Personally I use 7/8ths stuff all the time (my doors were made with it for example) and my 2x decking is really 1 7/8" because I milled on the evens for it...in the end the point is that the blade (in my case band) is just under 1/8" thick so if I saw at 1" it will carve off a little less than an 8th leaving a slightly smaller board unless I use the mill scale to compensate.  However, a portable mill can make whatever you want :)

BUT I'm rambling now! lol  d*

Offline Gary O

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Re: Our Tiny (10 x 12) Cabin
« Reply #297 on: September 24, 2014, 03:44:36 AM »
Heh, OJ, yer ramble beats my drone any day.
Thanx for the contribution.

When I get ready to build a real cabin (a sprawling 400 sf with loft), I’ll be tapping yer knowledge.

cheers
I’m enjoying all that I own, the moment.

“Live in the sunshine, swim the sea, drink the wild air.” Emerson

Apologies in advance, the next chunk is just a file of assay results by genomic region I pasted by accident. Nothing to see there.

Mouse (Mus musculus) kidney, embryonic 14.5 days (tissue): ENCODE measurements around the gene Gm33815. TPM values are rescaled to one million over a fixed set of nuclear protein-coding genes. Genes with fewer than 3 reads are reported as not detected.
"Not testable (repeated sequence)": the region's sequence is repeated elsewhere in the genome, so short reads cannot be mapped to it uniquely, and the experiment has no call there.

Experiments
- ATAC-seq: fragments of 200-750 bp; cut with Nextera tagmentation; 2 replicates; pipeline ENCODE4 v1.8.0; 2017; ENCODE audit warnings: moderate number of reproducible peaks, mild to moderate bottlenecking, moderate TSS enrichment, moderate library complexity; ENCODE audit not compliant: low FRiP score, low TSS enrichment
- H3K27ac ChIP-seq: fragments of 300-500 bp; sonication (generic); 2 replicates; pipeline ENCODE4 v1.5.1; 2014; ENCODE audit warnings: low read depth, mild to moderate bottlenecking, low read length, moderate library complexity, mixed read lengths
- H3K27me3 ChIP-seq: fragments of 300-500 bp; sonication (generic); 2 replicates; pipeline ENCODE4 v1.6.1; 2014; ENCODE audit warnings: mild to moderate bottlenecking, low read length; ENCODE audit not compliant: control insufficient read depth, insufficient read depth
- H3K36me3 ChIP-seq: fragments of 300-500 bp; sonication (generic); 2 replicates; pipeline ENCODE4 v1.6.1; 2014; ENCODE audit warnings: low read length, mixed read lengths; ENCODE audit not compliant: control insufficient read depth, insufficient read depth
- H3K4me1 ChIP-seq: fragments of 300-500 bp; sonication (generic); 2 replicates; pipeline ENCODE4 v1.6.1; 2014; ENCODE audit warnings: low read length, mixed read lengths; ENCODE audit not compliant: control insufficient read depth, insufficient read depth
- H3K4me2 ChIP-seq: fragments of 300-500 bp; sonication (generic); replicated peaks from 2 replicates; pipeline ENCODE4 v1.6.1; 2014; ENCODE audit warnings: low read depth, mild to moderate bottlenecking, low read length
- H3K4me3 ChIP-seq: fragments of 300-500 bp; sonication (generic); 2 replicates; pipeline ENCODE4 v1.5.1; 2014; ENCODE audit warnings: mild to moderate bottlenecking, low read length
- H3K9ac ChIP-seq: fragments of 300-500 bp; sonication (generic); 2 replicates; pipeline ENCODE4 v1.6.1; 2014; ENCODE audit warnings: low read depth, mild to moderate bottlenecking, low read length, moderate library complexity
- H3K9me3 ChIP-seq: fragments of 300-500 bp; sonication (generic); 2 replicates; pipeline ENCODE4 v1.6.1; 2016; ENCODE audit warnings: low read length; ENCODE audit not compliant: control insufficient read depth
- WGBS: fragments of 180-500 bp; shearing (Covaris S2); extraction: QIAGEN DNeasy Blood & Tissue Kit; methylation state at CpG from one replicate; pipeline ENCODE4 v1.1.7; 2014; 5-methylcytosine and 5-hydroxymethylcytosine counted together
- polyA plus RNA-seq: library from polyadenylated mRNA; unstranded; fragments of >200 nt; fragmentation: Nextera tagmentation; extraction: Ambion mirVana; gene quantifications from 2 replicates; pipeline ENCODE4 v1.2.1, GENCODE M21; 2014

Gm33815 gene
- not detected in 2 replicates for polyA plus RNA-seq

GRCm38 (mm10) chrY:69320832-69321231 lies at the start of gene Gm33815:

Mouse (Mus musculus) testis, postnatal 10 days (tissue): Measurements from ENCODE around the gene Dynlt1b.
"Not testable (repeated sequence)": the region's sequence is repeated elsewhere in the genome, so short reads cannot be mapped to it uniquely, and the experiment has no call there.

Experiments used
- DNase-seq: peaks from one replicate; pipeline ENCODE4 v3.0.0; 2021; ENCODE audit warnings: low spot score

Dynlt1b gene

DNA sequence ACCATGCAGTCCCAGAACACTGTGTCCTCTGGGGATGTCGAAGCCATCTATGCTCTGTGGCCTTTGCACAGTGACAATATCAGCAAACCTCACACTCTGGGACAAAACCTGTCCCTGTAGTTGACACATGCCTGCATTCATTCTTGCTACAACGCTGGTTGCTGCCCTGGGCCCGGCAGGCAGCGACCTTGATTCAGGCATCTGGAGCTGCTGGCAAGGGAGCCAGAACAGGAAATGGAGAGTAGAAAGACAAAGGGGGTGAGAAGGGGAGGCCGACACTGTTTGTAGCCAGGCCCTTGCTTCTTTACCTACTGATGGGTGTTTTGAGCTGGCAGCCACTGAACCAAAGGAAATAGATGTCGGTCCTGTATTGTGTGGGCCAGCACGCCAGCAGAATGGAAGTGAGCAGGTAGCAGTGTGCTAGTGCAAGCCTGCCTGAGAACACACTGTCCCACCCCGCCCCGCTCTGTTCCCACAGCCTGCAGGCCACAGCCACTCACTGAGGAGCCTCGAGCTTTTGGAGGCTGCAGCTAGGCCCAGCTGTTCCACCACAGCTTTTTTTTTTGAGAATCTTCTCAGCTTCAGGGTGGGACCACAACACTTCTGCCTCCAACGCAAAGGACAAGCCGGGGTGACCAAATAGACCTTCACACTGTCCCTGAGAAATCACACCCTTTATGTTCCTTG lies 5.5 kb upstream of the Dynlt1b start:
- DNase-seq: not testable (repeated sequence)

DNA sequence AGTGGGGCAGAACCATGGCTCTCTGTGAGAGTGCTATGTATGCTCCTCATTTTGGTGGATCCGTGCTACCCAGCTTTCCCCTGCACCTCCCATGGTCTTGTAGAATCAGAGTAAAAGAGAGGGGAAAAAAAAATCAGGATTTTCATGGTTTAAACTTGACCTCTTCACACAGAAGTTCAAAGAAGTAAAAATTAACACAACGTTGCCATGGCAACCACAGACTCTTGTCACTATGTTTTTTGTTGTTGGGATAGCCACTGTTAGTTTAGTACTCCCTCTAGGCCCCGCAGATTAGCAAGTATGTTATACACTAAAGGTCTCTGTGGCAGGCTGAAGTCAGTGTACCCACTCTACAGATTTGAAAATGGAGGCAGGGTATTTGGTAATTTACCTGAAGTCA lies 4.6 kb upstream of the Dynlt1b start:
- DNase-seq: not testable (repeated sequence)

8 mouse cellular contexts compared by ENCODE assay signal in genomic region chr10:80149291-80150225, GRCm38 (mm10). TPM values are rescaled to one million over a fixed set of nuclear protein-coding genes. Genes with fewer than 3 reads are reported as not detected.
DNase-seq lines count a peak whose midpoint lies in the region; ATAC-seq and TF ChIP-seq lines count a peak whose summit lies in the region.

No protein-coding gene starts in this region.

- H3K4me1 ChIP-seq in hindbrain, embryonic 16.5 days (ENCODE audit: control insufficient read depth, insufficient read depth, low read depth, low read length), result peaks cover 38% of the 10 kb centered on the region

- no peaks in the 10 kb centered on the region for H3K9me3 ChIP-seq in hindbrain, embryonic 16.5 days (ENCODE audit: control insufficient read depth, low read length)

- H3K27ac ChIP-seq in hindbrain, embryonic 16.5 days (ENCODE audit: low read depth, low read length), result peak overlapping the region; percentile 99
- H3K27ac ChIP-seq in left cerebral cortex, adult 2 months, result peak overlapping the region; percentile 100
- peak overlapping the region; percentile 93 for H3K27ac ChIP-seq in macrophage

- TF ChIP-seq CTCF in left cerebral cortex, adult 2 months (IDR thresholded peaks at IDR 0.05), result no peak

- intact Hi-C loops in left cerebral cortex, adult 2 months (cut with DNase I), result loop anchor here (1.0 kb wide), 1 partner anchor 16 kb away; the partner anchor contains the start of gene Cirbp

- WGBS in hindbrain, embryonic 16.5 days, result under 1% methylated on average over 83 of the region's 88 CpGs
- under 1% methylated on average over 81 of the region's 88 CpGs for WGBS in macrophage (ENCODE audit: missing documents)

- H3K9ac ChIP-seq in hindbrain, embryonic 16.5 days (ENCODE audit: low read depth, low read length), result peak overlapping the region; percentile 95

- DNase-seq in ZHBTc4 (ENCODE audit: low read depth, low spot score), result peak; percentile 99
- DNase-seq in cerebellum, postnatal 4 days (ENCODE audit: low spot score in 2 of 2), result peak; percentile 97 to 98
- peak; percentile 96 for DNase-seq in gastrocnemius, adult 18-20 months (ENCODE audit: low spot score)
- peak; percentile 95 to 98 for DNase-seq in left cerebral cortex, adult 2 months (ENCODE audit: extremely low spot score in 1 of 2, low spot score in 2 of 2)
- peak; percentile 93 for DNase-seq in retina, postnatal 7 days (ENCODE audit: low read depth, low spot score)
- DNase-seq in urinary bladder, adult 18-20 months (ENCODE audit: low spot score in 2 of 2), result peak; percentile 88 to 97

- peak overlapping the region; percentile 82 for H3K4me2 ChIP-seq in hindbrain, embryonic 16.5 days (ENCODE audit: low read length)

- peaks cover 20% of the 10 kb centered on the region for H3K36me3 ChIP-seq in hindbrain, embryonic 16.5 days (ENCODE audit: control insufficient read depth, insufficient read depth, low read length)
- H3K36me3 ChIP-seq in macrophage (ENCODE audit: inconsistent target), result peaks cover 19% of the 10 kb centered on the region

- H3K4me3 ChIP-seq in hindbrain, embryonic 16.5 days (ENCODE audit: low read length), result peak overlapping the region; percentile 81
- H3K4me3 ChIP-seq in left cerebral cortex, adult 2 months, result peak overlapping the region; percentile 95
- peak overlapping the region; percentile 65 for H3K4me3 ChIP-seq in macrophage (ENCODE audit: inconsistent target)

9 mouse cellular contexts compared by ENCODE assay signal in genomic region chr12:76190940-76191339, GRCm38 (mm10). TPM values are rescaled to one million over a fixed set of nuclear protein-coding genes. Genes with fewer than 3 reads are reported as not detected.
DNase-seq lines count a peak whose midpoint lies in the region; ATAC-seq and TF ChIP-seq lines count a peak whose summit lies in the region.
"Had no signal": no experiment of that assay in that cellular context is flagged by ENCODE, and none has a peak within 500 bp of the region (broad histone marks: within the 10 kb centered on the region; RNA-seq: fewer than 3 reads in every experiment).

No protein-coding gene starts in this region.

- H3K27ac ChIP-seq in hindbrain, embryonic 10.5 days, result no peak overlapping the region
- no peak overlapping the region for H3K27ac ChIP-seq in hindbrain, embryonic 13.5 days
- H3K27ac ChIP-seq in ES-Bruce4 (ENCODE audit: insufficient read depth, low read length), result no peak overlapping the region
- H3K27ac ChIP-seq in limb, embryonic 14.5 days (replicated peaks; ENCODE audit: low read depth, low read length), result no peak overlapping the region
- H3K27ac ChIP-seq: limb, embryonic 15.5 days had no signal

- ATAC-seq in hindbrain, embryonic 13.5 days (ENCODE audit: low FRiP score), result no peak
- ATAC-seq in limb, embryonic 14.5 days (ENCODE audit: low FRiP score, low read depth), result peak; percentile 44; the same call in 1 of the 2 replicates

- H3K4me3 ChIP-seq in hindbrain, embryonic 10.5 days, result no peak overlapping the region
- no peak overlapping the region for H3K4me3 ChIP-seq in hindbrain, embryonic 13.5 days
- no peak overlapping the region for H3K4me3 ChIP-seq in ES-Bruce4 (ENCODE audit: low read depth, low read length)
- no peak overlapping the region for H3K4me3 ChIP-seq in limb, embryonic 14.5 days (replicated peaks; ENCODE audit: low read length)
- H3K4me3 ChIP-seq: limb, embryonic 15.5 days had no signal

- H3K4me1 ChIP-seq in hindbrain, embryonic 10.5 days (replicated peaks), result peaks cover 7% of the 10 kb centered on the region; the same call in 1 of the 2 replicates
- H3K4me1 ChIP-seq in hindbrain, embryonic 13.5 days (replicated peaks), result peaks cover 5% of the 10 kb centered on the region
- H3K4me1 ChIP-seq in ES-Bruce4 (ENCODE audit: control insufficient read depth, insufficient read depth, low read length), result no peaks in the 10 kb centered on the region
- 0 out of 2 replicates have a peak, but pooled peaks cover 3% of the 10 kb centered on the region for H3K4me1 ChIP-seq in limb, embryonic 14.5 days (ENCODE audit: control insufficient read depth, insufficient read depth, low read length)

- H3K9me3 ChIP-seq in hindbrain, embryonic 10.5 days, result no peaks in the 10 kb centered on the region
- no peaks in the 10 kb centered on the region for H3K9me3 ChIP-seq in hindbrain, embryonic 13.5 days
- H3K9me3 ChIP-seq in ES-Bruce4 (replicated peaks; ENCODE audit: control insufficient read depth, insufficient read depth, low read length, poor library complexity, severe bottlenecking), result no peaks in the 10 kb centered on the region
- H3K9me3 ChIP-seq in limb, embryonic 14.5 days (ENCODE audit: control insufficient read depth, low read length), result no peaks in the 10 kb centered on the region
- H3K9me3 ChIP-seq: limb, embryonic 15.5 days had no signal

Offline rick91351

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Re: Our Tiny (10 x 12) Cabin
« Reply #298 on: September 24, 2014, 04:17:40 AM »
Gary loved the bat story. 
Proverbs 24:3-5 Through wisdom is an house builded; an by understanding it is established.  4 And by knowledge shall the chambers be filled with all precious and pleasant riches.  5 A wise man is strong; yea, a man of knowledge increaseth strength.

Offline rick91351

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Re: Our Tiny (10 x 12) Cabin
« Reply #299 on: September 29, 2014, 05:26:22 AM »